Column: Remember ‘Nipplegate’? 20 years later, we all owe Janet Jackson an apology
The numbers do not lie: The Super Bowl is our most cherished TV show.
Regardless of location, matchup or storylines … regardless of protests or presidents … regardless of crimes and other off-field drama … this one game is consistently the year’s most viewed event.
Which is why it’s so important that the NFL invites Janet Jackson back.
LZ Granderson writes about culture, politics, sports and navigating life in America.
It’s now been 20 years since our culture decided a half-second glimpse of one of Jackson’s breasts — the infamous “wardrobe malfunction” during the halftime show with Justin Timberlake — threatened the foundations of society.
Sounds ridiculous now, given the modeling career of former First Lady Melania Trump, but back when we were still pretending to be precious about sex, we wrung our hands about this scandal for weeks, only half-jokingly nicknaming the saga “Nipplegate,” as though it were on par with the crimes and coverup that forced Richard Nixon to resign. Talking heads condemned Jackson 24/7.
It’s been 35 years since she first sang ‘Fast Car’ at the Grammys, a ceremony crowded with closeted queer performers. The world has changed a lot. Chapman hasn’t.
In short, we overreacted.
It was an election year, and the U.S. was engaged in two religious wars: one abroad in response to 9/11 and one at home as President George W. Bush used the threat of same-sex marriage to fuel his culture war and drum up votes.
Everybody wanted to appear patriotic while the definition of patriotism got blurry. Islamophobia seemed to replace freedom of religion. Sen. John F. Kerry, a decorated war hero, was mocked for his service in Vietnam. This was the era when the Dixie Chicks (as they were then known) spoke out against Bush starting a war in 2003, and for that they were threatened and nearly lost their careers.
As long as lawmakers are trying to oppress LGBTQ+ people, representation matters. Someday maybe we can afford to just say, ‘who cares?’
Less than a year later, it was Jackson’s turn.
She’s moved on and we’ve moved on, but no one ever made amends for mistreating her. The Super Bowl would be the place to do it. We need to apologize for how we treated Jackson in the aftermath of Nipplegate because we were never as pious as we pretended to be in 2004.
When we found out players for the Dallas Cowboys ran a brothel during the 1990s, we didn’t cast them out. We kept calling them “America’s Team.”
Why is he shunned? The country has changed since he protested police brutality in 2016. And the Rams could really use his help.
After learning that college football star Lawrence Phillips dragged his ex-girlfriend down three flights of stairs before smashing her head into a mailbox in 1995, the National Football League made him the sixth overall pick in 1996. The nation responded by making the Super Bowl the most-watched show once again, as if nothing unsavory had happened. Corporations paid more than $1 million for a 30-second commercial back then.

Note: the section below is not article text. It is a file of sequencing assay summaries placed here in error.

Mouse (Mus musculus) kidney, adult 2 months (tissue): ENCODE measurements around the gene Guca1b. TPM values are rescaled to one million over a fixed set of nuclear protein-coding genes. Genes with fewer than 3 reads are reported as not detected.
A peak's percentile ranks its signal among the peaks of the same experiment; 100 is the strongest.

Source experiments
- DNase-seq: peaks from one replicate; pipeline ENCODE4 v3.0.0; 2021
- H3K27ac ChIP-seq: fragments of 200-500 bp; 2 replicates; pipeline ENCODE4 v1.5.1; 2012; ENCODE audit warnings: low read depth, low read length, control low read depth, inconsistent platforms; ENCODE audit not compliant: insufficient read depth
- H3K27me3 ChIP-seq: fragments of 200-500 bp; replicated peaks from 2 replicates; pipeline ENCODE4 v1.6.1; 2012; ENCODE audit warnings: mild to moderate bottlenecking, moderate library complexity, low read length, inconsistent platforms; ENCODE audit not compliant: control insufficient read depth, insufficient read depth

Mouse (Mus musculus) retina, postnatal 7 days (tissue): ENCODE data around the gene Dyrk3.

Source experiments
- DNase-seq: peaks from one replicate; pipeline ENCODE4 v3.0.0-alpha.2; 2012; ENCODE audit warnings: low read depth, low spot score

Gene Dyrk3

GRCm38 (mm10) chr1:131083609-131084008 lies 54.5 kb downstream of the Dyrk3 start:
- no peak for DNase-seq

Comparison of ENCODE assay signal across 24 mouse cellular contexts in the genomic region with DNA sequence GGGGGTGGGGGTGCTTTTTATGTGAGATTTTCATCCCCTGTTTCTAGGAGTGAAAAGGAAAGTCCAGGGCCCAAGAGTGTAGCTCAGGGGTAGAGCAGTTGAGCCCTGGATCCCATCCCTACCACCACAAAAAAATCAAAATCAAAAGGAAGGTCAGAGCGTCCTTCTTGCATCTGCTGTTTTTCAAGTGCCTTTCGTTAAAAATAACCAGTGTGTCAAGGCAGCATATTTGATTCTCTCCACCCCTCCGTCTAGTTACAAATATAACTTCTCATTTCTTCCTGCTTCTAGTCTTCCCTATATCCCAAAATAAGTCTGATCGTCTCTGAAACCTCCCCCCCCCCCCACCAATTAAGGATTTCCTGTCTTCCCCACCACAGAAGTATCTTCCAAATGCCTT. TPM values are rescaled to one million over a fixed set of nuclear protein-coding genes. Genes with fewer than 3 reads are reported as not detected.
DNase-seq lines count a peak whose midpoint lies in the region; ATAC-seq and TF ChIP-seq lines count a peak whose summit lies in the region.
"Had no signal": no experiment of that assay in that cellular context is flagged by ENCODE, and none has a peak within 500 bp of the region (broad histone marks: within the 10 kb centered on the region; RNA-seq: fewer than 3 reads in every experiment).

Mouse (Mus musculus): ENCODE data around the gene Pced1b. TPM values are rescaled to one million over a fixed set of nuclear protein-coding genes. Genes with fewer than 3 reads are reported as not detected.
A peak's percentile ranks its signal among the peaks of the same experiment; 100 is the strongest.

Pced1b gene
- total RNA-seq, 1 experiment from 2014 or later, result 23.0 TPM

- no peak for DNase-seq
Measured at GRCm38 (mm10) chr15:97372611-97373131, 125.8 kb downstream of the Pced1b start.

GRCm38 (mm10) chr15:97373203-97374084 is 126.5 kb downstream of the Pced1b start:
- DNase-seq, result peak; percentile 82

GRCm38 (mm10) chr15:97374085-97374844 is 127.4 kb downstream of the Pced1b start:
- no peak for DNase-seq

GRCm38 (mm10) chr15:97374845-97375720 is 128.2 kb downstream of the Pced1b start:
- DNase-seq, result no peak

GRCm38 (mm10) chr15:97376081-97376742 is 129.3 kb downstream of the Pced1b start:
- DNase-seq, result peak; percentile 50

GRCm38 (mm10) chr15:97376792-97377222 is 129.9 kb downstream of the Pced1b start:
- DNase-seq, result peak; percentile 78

Today we’re the country with elected officials who talk about secret sex parties in Washington and display sexting photos on the House floor. We’re the country where celebrities with sex tapes visit the White House and a top candidate for president can be found liable for sexual abuse without losing support.
What happened in 2004 was nasty. Not because of Jackson but because of us.
Every other performer at Super Bowl halftime shows ends the night feeling on top of the world. Jackson ended hers hiding and in tears. She woke up to threats, the Federal Communications Commission getting involved and the sudden need to save her career. Not because she crossed a line, mind you, but because we overreacted.
Jackson has rebuilt her life from that low point. She doesn’t need the Super Bowl gig. Her 2023 tour was the highest grossing of her career, and she’s back on the road again this year. But the coronation that comes with the Super Bowl halftime show was stolen from her. There’s a simple way to make it right.
Football is more than a game to us. Even those who don’t care about the sport are affected by its culture and influence.
Taylor Swift could not have had her six-night mini residency at SoFi Stadium last summer — a run that brought in an estimated $320 million to Los Angeles County — but for the NFL. Stan Kroenke, owner of the Rams, bought the land in 2014. The league’s exploration of the area goes back to the mid-1990s. No other industry swooped in to develop that land over those years.
The Super Bowl venue this year exists only because the Raiders moved to Las Vegas and helped develop Allegiant Stadium, which not only built up the city’s sports culture but also brings in revenue from other events at the stadium that wouldn’t have been possible a decade ago.
In my hometown of Detroit, Ford Field anchors a revitalized downtown. The two playoff games the Lions hosted this season brought $40 million to the city.
Football’s reach holds many communities together.
And in 2004 we took all that togetherness, all that cultural and economic inertia and vilified one of the most successful recording artists of all time.
In 2001, Jackson’s album “All for You” was her fifth consecutive to reach No. 1 on the Billboard chart. She won a Grammy in 2002. When the NFL approached her about the Super Bowl, Jackson held the record for the most consecutive Top 10 hits. More than Madonna, the first female solo act for halftime; more than Beyoncé, who was second; more than Lady Gaga, who came after that.
What better way to atone for the foolishness of 2004 than to give Jackson her flowers in 2025? It would be a way to not only guarantee a terrific show but also recognize Jackson’s most important characteristic: resiliency.